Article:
Bradford and Ilkley College Conference 1995

Thank you very much for the invitation to address this welcome initiative, it is always good to come to the Community College and support the work of the excellent department here.

I am speaking on behalf of CYWU. The Union is now involved in a broader range of representative roles within youth work, community work and training than it has ever been in both England and Wales and with developing contacts in Scotland. I think our representatives play a useful role in that they express collective views, positions discussed in debate by full and part time practitioners. Very often they are so effective at representing progressive ideas that they are criticised behind the scenes for being mavericks, or paddling their own canoes. This is very far from the truth our representatives are I believe the most accountable in the field and the contribution which I am making today is a case in point. It has been discussed by our National Executive Committee and it is based entirely upon Union Policies that have emerged from closely argued debate.

In a quango dominated country with Health Trusts, Housing Associations and arms-length, next step agencies dominated by Government’s pals, with Trans National Corporations wrecking so much of our economy from their Board rooms in other continents, with so many people speaking from an entirely personal perspective, I think perhaps that one of the essential foundations upon which the future of our avowedly participative and democratic service will be built is the establishment at all levels of more representative and accountable professional structures. The voice of those elected by real constituencies of interest will be more and more important. There are times during the last three years when I have thought that the democratic deficit in society at large has actually been compounded, rather than opposed by developments and various power structures in both youth work and community work.

CYWU has looked into the future and written a very positive statement which I commend to you concerning the funding and organisation of the service. In addition, you will be aware of a document ’Planning for a Sufficient Youth Service’ which has already been commended to all Local Authorities by the Council for Local Education Authorities. This document, produced at private expenses because no publicly funded agency in England was permitted to develop such thinking, makes a number of strategic points about the future of funding and legislation. I’ll try and touch on some of the points contained in both documents in what I have to say.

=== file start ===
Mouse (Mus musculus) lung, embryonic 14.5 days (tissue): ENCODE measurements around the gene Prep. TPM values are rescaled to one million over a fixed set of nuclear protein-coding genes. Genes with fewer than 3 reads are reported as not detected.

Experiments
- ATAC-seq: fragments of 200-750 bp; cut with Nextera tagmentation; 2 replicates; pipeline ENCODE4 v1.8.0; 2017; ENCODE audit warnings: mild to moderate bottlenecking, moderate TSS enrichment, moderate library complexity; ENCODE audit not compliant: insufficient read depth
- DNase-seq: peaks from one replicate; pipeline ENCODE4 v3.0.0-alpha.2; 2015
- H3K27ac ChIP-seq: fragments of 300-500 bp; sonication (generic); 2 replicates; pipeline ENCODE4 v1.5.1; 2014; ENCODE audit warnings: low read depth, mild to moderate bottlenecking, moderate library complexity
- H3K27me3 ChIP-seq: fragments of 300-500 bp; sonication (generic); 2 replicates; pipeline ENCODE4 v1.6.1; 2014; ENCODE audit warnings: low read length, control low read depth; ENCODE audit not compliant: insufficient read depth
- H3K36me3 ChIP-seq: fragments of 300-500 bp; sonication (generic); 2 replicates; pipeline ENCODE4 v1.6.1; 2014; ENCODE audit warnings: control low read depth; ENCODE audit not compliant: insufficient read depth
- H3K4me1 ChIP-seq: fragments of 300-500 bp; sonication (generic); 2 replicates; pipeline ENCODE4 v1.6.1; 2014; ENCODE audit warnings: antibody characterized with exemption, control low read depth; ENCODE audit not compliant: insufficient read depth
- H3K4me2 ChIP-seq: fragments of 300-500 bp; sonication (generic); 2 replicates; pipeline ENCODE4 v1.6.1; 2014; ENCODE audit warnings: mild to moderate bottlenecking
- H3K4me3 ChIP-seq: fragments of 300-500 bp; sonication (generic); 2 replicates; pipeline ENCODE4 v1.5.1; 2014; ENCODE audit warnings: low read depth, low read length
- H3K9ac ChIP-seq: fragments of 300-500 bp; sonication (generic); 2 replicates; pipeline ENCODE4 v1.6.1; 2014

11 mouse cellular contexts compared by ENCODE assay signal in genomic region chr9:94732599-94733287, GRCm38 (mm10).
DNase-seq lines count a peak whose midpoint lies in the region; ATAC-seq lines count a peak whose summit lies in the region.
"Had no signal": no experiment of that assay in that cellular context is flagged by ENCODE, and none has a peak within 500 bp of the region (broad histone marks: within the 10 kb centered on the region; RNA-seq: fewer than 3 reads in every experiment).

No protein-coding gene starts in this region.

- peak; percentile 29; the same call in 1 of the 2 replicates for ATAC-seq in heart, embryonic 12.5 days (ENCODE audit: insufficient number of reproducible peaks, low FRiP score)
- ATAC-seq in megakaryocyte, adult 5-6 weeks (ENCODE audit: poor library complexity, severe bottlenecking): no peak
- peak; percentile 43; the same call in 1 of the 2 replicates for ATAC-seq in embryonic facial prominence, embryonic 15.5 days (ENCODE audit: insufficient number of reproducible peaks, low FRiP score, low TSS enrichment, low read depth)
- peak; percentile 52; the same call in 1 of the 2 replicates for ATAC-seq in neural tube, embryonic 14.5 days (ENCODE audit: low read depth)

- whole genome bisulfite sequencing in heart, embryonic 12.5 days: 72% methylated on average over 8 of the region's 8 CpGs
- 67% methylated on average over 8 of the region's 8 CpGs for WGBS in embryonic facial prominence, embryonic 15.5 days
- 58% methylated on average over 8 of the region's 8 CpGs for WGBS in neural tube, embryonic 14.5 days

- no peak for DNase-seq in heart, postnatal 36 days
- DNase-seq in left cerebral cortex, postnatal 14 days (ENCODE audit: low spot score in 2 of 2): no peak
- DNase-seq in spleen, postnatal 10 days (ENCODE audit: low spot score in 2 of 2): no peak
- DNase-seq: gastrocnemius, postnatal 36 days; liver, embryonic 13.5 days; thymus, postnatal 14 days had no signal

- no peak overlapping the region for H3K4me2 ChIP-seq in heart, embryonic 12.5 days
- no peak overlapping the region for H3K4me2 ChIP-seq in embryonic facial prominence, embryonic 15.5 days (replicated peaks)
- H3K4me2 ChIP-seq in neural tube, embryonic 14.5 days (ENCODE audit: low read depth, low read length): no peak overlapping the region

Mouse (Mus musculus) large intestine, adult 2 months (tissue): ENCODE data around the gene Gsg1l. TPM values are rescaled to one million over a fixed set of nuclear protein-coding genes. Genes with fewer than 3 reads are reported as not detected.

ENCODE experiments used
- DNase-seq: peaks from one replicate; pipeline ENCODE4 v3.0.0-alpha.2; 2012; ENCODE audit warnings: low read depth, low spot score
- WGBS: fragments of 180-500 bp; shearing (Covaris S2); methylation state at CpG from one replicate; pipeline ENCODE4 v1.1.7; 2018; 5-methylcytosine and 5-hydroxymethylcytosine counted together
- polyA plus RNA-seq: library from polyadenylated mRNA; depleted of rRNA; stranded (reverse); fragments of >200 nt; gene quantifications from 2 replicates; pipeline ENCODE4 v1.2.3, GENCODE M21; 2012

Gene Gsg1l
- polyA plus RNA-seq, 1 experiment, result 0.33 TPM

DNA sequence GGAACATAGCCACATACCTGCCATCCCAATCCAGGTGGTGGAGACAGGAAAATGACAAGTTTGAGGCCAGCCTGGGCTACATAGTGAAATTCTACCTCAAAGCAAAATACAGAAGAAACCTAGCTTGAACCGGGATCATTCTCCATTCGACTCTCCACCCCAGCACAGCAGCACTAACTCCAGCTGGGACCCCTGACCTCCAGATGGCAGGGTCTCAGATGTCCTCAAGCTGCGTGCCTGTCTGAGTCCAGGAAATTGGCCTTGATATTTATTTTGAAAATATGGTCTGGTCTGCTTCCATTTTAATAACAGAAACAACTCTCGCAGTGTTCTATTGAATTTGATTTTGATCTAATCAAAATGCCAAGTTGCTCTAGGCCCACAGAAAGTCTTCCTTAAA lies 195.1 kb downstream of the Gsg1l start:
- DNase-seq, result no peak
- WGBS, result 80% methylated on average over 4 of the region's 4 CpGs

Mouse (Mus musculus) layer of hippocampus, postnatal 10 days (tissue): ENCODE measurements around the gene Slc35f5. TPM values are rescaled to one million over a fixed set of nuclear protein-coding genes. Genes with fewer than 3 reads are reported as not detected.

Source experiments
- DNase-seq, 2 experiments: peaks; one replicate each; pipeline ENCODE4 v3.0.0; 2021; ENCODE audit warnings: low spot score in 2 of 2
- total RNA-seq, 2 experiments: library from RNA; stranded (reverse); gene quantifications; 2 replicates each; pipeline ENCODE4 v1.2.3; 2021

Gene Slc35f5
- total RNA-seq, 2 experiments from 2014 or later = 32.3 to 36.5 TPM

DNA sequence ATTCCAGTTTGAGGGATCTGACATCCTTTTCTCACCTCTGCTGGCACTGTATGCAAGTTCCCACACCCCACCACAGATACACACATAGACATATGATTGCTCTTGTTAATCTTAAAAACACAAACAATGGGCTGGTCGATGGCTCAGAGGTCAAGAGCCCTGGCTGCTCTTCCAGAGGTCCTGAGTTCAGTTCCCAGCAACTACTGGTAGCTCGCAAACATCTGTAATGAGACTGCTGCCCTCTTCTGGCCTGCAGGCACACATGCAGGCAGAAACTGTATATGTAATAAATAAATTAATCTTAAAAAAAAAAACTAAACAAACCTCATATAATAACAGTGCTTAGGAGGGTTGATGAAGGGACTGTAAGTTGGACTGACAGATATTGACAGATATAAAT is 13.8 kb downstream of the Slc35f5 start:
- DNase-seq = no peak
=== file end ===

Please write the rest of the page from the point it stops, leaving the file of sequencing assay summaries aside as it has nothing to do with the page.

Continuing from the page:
I will also refer to the debates surrounding the future of the profession and training. You will no doubt have received the important consultative document from the charmingly titled Endorsement of Informal Education Interim Officers’ group, or and the play worker representative on this group calls it - EIEIO. Alongside this goes the concisely titled CYWU Publication The Future of Education and Qualification in Youth Work and Community Work and the Irrelevance of NVQs.

Firstly, just to cheer you up on the question of funding, CYWU is embarking upon some more comparative and historical Youth Service expenditure research. This is in its early stages, and I consequently do not have figures for all Local Authorities in the North. Unfortunately for two, which have come from the researcher at random this week, I have some interesting comparative figures for Barnsley and Doncaster. On the basis that you understand that I am in no way making a point about the elected members or management or CYWU Branches in those areas I can reveal that in real terms expenditure in Barnsley since 1978 has been reduced by £443,000 and in Doncaster by £211,000. In other words they would have to spend these amounts to keep equal the level of expenditure 16 years ago.

These figures are derived by comparing the expenditure figures set in 1983 prices for the year 1978/9 and comparing these with the returns to CIPFA for 1993/94 and using the standard Retail Price Index multiplier for the period. We anticipate from the early research that we have done, seeing this pattern repeated throughout the country. In 1978 there was a Grant Related Assessment figure for the Youth Service. Most local authorities spent much less than this figure. The nominal expenditure figure was removed in the early nineties and as we know all hell has broken loose as far as cuts are concerned.

In fact, in the interesting press release circulated last week by Simon Hughes he records a net cut of 12% in the five West Yorkshire authorities over the period 1990/93 and a 12% cut in the 4 south Yorkshire authorities in the same period.